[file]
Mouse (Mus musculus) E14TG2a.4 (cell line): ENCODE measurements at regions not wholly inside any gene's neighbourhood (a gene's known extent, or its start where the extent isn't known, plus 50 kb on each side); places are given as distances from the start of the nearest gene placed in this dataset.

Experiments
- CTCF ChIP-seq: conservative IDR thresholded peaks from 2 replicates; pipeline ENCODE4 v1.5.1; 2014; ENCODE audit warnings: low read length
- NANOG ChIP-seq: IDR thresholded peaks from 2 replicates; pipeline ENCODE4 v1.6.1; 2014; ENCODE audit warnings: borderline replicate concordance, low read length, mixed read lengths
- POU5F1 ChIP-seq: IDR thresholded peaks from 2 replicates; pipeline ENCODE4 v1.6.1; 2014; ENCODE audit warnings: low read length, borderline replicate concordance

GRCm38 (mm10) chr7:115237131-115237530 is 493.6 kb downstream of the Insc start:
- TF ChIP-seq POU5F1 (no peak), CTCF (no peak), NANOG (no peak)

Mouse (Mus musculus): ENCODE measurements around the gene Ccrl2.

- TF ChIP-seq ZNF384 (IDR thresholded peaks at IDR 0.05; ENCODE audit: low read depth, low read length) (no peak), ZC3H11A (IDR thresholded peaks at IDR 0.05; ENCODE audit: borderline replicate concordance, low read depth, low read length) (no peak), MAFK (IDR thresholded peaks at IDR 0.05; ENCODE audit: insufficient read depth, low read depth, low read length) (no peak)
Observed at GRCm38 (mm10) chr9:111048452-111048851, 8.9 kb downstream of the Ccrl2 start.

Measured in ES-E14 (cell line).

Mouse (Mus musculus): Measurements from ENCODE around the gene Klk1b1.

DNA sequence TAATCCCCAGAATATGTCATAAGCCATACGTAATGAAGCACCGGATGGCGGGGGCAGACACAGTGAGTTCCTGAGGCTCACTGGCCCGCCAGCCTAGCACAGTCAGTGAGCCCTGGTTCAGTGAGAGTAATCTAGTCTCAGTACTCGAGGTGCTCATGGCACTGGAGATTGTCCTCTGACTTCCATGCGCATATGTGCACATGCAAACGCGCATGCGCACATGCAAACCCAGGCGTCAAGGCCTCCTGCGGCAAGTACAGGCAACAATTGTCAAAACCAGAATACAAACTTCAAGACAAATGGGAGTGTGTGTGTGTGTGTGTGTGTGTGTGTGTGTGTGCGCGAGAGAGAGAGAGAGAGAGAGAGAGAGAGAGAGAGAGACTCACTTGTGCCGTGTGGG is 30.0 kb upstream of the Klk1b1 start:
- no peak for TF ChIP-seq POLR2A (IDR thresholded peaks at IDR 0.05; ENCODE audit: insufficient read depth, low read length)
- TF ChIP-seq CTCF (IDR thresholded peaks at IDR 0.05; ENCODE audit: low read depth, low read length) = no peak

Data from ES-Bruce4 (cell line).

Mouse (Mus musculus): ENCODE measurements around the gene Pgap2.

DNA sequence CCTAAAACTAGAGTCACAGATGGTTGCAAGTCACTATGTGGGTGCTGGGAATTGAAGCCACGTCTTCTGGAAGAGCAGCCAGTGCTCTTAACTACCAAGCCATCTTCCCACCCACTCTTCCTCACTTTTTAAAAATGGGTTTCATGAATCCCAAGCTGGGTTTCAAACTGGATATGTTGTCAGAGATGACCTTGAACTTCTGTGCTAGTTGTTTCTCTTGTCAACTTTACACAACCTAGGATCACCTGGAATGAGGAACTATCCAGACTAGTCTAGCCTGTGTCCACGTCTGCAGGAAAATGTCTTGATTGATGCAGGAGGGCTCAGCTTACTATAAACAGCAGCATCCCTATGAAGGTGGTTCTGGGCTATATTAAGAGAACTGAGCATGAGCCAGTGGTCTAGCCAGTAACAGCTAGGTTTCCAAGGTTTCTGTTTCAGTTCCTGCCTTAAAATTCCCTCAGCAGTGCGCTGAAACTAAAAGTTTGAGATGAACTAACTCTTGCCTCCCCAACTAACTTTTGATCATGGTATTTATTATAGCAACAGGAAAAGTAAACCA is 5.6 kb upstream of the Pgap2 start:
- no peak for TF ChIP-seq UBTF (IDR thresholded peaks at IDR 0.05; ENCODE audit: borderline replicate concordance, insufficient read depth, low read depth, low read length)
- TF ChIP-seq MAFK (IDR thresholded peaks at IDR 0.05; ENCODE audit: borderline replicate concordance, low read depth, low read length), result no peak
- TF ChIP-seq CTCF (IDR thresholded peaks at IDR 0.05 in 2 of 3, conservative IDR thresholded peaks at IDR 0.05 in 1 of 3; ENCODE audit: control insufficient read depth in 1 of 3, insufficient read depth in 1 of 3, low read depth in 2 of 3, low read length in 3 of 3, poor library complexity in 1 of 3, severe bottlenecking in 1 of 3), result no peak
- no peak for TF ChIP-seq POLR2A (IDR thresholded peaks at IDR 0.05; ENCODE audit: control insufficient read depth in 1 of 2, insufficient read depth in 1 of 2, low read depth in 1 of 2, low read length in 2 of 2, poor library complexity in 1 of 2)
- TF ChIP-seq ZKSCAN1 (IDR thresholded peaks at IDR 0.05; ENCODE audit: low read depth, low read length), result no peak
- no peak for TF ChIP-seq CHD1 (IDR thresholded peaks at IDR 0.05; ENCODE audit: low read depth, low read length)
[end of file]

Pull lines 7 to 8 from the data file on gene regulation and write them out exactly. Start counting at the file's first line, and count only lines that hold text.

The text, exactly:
- TF ChIP-seq POU5F1 (no peak), CTCF (no peak), NANOG (no peak)

Mouse (Mus musculus): ENCODE measurements around the gene Ccrl2.